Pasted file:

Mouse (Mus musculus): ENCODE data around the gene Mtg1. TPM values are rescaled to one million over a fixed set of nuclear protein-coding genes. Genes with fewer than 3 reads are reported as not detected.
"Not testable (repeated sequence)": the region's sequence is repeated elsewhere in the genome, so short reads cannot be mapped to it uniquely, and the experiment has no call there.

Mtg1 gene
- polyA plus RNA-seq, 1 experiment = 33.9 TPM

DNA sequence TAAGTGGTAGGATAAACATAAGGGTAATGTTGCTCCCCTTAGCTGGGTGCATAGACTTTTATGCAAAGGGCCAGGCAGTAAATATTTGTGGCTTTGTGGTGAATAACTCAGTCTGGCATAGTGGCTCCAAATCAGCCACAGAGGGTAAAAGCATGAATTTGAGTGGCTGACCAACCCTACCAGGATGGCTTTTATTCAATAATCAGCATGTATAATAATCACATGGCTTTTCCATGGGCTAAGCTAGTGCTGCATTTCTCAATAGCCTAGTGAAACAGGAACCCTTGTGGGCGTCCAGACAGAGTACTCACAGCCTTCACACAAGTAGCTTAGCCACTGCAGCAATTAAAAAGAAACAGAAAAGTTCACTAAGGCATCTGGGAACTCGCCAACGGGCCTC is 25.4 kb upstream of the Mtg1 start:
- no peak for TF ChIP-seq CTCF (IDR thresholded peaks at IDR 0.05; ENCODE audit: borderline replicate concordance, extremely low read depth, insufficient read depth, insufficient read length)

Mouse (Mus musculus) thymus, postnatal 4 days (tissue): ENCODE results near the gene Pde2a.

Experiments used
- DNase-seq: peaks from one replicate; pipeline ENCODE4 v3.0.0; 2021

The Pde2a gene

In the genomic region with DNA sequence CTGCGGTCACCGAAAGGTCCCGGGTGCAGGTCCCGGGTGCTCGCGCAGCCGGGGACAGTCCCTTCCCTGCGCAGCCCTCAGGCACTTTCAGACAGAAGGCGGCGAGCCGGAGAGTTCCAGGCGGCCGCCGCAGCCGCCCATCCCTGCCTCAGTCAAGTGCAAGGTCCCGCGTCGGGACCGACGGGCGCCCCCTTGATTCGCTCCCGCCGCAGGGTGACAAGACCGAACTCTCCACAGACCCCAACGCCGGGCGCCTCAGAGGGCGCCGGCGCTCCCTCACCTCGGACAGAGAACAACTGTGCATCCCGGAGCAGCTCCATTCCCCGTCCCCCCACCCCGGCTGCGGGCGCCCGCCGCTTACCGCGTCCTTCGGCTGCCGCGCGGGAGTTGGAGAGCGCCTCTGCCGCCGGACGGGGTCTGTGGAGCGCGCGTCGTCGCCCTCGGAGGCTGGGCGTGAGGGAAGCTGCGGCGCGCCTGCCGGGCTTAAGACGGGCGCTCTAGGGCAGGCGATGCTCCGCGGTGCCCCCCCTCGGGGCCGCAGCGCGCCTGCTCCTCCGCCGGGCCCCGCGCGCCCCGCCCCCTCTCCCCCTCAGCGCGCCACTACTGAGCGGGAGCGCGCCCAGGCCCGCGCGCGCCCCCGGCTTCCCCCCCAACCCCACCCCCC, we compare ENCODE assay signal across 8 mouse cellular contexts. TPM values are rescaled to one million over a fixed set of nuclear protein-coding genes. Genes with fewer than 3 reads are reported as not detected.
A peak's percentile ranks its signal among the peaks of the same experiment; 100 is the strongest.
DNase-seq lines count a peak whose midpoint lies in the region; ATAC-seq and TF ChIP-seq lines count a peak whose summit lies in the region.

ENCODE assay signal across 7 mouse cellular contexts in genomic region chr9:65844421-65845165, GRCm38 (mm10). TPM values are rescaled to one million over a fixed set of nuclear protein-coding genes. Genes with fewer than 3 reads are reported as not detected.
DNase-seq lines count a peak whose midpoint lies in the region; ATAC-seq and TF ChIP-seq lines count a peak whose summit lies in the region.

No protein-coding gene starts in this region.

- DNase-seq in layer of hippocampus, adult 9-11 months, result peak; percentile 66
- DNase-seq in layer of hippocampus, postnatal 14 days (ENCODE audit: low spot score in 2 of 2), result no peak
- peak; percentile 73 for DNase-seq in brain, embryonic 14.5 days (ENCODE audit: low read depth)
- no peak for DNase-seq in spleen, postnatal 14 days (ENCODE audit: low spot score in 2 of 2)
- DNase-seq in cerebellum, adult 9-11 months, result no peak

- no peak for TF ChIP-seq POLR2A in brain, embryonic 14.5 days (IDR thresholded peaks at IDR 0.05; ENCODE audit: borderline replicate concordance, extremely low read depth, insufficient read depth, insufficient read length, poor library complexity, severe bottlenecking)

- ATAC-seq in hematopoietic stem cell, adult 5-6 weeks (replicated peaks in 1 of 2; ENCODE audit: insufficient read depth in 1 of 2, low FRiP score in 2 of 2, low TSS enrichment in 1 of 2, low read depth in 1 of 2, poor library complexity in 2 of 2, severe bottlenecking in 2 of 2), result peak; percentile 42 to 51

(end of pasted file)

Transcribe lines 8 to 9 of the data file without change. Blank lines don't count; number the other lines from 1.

Experiments used
- DNase-seq: peaks from one replicate; pipeline ENCODE4 v3.0.0; 2021